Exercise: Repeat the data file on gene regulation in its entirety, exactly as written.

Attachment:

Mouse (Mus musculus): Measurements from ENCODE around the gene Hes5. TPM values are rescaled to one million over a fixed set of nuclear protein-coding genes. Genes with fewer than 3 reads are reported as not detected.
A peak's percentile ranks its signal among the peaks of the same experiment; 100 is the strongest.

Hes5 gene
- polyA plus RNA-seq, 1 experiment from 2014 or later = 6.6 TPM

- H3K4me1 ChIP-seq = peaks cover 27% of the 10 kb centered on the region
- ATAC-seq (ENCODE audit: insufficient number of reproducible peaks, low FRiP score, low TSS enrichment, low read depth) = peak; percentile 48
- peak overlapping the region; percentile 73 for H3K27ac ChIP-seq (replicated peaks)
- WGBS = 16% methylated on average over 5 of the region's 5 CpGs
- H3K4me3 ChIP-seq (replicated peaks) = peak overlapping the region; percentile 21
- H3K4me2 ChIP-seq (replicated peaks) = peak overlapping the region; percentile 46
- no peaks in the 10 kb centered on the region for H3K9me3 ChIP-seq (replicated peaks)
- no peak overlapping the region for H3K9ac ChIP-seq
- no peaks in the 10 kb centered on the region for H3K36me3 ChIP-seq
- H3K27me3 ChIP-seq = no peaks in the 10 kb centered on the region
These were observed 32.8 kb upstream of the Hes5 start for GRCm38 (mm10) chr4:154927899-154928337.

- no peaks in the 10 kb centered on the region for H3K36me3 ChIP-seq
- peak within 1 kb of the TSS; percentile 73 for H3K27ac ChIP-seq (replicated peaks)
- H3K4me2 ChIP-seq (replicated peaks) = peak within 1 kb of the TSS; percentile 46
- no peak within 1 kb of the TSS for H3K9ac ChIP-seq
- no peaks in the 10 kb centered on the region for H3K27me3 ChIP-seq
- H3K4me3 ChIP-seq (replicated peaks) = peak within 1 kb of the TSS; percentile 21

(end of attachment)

Mouse (Mus musculus): Measurements from ENCODE around the gene Hes5. TPM values are rescaled to one million over a fixed set of nuclear protein-coding genes. Genes with fewer than 3 reads are reported as not detected.
A peak's percentile ranks its signal among the peaks of the same experiment; 100 is the strongest.

Hes5 gene
- polyA plus RNA-seq, 1 experiment from 2014 or later = 6.6 TPM

- H3K4me1 ChIP-seq = peaks cover 27% of the 10 kb centered on the region
- ATAC-seq (ENCODE audit: insufficient number of reproducible peaks, low FRiP score, low TSS enrichment, low read depth) = peak; percentile 48
- peak overlapping the region; percentile 73 for H3K27ac ChIP-seq (replicated peaks)
- WGBS = 16% methylated on average over 5 of the region's 5 CpGs
- H3K4me3 ChIP-seq (replicated peaks) = peak overlapping the region; percentile 21
- H3K4me2 ChIP-seq (replicated peaks) = peak overlapping the region; percentile 46
- no peaks in the 10 kb centered on the region for H3K9me3 ChIP-seq (replicated peaks)
- no peak overlapping the region for H3K9ac ChIP-seq
- no peaks in the 10 kb centered on the region for H3K36me3 ChIP-seq
- H3K27me3 ChIP-seq = no peaks in the 10 kb centered on the region
These were observed 32.8 kb upstream of the Hes5 start for GRCm38 (mm10) chr4:154927899-154928337.

- no peaks in the 10 kb centered on the region for H3K36me3 ChIP-seq
- peak within 1 kb of the TSS; percentile 73 for H3K27ac ChIP-seq (replicated peaks)
- H3K4me2 ChIP-seq (replicated peaks) = peak within 1 kb of the TSS; percentile 46
- no peak within 1 kb of the TSS for H3K9ac ChIP-seq
- no peaks in the 10 kb centered on the region for H3K27me3 ChIP-seq
- H3K4me3 ChIP-seq (replicated peaks) = peak within 1 kb of the TSS; percentile 21